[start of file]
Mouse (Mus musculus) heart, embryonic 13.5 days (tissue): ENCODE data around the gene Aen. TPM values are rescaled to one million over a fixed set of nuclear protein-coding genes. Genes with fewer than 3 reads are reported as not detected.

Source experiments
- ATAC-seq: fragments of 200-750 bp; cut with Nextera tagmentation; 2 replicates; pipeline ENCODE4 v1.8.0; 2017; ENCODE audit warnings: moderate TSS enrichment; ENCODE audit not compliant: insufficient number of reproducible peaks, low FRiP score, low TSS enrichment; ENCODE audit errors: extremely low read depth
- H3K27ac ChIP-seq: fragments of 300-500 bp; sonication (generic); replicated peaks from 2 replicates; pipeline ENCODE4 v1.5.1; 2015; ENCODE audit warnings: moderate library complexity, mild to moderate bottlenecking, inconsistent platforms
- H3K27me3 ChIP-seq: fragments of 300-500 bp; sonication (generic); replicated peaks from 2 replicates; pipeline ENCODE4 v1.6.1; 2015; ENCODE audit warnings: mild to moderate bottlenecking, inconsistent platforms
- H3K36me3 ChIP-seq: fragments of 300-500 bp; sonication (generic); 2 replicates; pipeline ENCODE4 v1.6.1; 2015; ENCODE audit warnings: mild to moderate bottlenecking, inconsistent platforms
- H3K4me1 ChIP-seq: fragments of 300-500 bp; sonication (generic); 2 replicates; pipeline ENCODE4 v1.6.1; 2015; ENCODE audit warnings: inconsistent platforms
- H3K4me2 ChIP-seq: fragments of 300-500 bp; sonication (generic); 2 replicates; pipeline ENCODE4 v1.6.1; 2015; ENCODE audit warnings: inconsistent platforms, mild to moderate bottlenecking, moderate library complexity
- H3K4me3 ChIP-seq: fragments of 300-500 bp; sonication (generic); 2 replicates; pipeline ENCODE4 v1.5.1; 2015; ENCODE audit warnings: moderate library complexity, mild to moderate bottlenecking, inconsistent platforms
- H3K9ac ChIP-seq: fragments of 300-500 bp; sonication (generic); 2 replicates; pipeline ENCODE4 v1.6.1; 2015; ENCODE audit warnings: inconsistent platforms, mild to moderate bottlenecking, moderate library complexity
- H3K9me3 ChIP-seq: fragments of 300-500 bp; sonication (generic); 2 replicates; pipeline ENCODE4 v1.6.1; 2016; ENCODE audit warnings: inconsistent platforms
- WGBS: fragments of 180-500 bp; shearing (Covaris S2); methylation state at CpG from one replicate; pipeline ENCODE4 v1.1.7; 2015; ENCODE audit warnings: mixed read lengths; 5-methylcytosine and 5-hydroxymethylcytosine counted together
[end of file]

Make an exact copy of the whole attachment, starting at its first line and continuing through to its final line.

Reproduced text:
Mouse (Mus musculus) heart, embryonic 13.5 days (tissue): ENCODE data around the gene Aen. TPM values are rescaled to one million over a fixed set of nuclear protein-coding genes. Genes with fewer than 3 reads are reported as not detected.

Source experiments
- ATAC-seq: fragments of 200-750 bp; cut with Nextera tagmentation; 2 replicates; pipeline ENCODE4 v1.8.0; 2017; ENCODE audit warnings: moderate TSS enrichment; ENCODE audit not compliant: insufficient number of reproducible peaks, low FRiP score, low TSS enrichment; ENCODE audit errors: extremely low read depth
- H3K27ac ChIP-seq: fragments of 300-500 bp; sonication (generic); replicated peaks from 2 replicates; pipeline ENCODE4 v1.5.1; 2015; ENCODE audit warnings: moderate library complexity, mild to moderate bottlenecking, inconsistent platforms
- H3K27me3 ChIP-seq: fragments of 300-500 bp; sonication (generic); replicated peaks from 2 replicates; pipeline ENCODE4 v1.6.1; 2015; ENCODE audit warnings: mild to moderate bottlenecking, inconsistent platforms
- H3K36me3 ChIP-seq: fragments of 300-500 bp; sonication (generic); 2 replicates; pipeline ENCODE4 v1.6.1; 2015; ENCODE audit warnings: mild to moderate bottlenecking, inconsistent platforms
- H3K4me1 ChIP-seq: fragments of 300-500 bp; sonication (generic); 2 replicates; pipeline ENCODE4 v1.6.1; 2015; ENCODE audit warnings: inconsistent platforms
- H3K4me2 ChIP-seq: fragments of 300-500 bp; sonication (generic); 2 replicates; pipeline ENCODE4 v1.6.1; 2015; ENCODE audit warnings: inconsistent platforms, mild to moderate bottlenecking, moderate library complexity
- H3K4me3 ChIP-seq: fragments of 300-500 bp; sonication (generic); 2 replicates; pipeline ENCODE4 v1.5.1; 2015; ENCODE audit warnings: moderate library complexity, mild to moderate bottlenecking, inconsistent platforms
- H3K9ac ChIP-seq: fragments of 300-500 bp; sonication (generic); 2 replicates; pipeline ENCODE4 v1.6.1; 2015; ENCODE audit warnings: inconsistent platforms, mild to moderate bottlenecking, moderate library complexity
- H3K9me3 ChIP-seq: fragments of 300-500 bp; sonication (generic); 2 replicates; pipeline ENCODE4 v1.6.1; 2016; ENCODE audit warnings: inconsistent platforms
- WGBS: fragments of 180-500 bp; shearing (Covaris S2); methylation state at CpG from one replicate; pipeline ENCODE4 v1.1.7; 2015; ENCODE audit warnings: mixed read lengths; 5-methylcytosine and 5-hydroxymethylcytosine counted together